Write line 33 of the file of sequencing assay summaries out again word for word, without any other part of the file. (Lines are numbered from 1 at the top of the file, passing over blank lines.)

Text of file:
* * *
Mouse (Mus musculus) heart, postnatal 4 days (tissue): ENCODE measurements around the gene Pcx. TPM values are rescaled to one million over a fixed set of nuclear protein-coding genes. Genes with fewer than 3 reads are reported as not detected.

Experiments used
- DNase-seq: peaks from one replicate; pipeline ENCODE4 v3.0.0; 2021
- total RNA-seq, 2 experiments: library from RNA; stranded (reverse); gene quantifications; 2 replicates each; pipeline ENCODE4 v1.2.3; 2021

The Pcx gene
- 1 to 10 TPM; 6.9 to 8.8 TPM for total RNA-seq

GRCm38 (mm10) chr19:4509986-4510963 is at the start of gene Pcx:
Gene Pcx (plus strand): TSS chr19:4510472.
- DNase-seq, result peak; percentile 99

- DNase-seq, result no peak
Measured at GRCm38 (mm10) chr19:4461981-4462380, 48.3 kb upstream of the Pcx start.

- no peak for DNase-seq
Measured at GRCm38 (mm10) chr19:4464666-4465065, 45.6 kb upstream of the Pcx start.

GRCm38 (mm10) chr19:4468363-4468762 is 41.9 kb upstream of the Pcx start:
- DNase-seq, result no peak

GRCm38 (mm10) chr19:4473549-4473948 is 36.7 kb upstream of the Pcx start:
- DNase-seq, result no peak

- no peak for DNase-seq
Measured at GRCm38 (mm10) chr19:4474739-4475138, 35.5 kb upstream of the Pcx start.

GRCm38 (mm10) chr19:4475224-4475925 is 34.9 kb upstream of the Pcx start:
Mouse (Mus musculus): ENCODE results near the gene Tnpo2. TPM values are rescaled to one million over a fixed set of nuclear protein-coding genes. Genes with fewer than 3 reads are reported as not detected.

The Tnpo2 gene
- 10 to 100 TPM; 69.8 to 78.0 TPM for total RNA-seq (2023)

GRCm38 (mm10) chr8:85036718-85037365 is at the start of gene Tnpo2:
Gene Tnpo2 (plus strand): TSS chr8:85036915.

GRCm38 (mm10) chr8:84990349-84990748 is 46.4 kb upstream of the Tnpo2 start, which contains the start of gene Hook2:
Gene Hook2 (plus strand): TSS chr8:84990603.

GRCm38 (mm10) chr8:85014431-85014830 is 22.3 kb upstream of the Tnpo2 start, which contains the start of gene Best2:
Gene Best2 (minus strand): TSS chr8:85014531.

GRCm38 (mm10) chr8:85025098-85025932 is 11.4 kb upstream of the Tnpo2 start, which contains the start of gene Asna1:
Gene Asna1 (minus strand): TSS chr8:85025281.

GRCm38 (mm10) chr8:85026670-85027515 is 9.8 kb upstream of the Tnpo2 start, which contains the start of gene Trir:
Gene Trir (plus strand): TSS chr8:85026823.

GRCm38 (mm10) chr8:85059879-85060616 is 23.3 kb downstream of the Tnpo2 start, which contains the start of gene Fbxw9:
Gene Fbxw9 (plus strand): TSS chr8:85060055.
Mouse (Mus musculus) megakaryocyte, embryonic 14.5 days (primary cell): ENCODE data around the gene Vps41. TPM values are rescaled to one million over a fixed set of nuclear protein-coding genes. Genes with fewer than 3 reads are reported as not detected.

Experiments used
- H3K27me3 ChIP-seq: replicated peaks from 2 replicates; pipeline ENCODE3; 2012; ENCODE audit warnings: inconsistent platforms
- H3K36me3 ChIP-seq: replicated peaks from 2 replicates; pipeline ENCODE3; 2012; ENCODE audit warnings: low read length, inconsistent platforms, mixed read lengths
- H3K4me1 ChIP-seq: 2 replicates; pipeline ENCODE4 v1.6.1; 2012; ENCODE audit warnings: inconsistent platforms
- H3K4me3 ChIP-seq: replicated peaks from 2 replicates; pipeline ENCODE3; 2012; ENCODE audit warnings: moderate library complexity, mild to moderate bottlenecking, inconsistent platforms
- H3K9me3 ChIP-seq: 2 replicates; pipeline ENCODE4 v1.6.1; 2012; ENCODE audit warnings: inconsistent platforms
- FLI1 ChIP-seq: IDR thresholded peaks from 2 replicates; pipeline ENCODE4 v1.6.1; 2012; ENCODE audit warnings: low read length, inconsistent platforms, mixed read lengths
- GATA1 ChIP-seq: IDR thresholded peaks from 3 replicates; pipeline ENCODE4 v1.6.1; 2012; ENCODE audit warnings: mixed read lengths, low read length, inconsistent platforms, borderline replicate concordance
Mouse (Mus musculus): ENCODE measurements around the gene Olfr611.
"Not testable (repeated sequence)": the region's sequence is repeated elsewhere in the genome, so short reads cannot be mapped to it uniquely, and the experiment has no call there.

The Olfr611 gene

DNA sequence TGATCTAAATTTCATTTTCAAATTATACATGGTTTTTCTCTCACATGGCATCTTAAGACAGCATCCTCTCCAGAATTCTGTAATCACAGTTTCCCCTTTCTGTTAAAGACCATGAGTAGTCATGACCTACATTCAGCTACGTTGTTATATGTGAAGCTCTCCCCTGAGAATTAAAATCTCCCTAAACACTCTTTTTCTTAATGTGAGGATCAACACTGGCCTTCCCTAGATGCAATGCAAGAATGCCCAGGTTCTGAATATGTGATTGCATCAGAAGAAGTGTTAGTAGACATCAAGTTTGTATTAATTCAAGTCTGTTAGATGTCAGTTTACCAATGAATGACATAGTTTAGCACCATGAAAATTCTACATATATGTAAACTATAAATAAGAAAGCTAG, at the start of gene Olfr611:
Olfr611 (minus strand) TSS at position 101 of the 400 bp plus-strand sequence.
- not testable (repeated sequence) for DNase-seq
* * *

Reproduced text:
Gene Trir (plus strand): TSS chr8:85026823.